image1

While it’s easy to do a quick search for our everyday linguistics, terms such as “racism” and “feminism” are not so easy to conceptualise; without context or a greater understanding of the history of these ideas, it becomes very difficult and perhaps even ridiculous to reduce them to a simple statement written down in what is quite often a 50 year old book. It’s worth noting that the authors of our most famous dictionaries are quite often older, white, male academics too (see Samuel Johnson as just one example) – perhaps a bias that we shouldn’t ignore.

As a new decade approaches, now is the perfect time to look back on what Black Lives Matter and feminists have done for society in recent history. We can no longer simply diminish their efforts based on what Google says they are, we must take note of their struggles and commend their continuing advances. Despite what the internet might say, feminism has done a hell of a lot for men and black activists certainly do not intend to undermine other races.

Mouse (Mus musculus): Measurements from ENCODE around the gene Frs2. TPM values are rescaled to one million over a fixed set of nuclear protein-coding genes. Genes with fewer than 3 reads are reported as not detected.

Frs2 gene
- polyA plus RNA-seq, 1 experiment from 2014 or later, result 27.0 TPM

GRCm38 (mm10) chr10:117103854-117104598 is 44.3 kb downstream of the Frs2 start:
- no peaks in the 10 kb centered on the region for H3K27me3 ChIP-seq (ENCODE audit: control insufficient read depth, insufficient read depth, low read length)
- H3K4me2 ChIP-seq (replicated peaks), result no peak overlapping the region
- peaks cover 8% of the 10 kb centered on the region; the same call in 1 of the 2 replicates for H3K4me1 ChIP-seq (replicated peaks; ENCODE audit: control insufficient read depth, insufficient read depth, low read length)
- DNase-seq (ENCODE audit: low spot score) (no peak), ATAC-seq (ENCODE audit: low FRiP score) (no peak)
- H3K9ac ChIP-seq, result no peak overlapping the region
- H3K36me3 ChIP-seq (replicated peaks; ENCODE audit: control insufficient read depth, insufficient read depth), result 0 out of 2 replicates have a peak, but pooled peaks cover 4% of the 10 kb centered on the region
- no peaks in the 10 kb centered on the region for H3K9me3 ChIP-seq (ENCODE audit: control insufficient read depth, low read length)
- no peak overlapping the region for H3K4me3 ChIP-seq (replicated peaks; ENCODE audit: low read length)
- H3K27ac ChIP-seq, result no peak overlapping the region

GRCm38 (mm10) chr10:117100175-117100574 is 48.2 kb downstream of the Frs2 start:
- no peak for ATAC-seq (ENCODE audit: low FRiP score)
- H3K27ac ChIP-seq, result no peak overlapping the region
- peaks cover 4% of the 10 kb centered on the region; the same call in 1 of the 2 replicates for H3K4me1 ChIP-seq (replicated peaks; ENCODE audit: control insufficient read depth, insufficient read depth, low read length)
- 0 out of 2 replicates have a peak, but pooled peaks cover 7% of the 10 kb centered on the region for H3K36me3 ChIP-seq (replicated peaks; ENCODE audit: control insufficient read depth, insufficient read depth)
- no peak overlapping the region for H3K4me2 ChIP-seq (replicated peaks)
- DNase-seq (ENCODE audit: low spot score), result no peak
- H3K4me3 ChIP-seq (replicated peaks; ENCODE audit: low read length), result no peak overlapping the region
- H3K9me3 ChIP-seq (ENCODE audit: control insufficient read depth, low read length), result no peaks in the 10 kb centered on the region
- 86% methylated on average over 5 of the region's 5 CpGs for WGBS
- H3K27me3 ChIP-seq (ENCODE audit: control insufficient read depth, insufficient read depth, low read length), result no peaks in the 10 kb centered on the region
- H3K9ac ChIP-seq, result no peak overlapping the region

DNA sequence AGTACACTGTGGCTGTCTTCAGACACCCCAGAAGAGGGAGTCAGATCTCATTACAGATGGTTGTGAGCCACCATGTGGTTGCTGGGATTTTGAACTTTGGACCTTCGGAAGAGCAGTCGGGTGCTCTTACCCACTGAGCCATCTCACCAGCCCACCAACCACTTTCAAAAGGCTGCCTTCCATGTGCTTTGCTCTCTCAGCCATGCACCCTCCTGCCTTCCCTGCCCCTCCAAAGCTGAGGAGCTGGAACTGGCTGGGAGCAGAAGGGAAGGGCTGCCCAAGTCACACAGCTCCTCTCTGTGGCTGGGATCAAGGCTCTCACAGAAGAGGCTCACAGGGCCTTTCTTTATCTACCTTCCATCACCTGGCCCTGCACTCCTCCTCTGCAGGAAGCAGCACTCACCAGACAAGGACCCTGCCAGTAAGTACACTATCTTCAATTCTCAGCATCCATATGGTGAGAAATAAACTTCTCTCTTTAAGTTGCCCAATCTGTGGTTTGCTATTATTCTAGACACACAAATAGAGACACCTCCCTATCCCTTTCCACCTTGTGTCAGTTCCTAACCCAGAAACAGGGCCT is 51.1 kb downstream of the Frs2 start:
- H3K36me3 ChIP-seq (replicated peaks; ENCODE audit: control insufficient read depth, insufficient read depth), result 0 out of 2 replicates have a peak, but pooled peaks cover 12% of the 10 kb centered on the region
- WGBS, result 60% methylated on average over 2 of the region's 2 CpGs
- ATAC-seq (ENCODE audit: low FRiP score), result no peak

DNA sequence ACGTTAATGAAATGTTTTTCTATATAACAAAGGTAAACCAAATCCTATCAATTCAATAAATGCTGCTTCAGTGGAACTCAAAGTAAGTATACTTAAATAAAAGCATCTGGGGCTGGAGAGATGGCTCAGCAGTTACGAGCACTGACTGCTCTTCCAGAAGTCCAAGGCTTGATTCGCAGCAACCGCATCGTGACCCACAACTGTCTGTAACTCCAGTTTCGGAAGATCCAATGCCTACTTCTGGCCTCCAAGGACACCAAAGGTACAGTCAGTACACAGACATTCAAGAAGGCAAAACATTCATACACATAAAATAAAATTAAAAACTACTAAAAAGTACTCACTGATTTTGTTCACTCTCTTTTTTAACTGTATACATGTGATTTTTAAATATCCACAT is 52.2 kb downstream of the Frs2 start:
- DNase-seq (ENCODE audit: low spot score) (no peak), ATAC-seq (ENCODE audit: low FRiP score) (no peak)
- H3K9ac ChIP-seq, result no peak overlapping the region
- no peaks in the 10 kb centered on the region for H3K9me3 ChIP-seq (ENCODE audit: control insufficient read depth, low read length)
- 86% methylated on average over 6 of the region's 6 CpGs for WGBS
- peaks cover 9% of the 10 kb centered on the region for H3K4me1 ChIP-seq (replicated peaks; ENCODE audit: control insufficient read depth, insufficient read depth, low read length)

black-lives-matter-protest

Wanting to learn more about the movements I so avidly support, I did some more research myself and discovered that just four years ago the Feminist Majority Foundation’s “Rape is Rape” campaign got the FBI to legally change its definition of rape so that it no longer discriminated against male victims. Countless photos from protests will reveal people of all ethnicities and backgrounds coming together to assure you that yes, all lives should matter, but right now justice systems are failing black ones.

So when you are met with opposition, or someone brings you to a contradicting google definition, kindly remind them that a movement holds so much more power than words can or ever will. It’s time we recognise our achievements and stop allowing ourselves to be undermined by century-old ideologies. Only then can a true universal understanding and acceptance of these movements be reached.

Written by Ella Nevill

Age 16

Tags:
Ella Nevill

17-year-old Government and Politics, Psychology, Biology and English Literature student from England. As a politics writer for LAPP, she often writes about social issues and current affairs.

  • 1

You Might also Like

Leave a Comment

Your email address will not be published. Required fields are marked *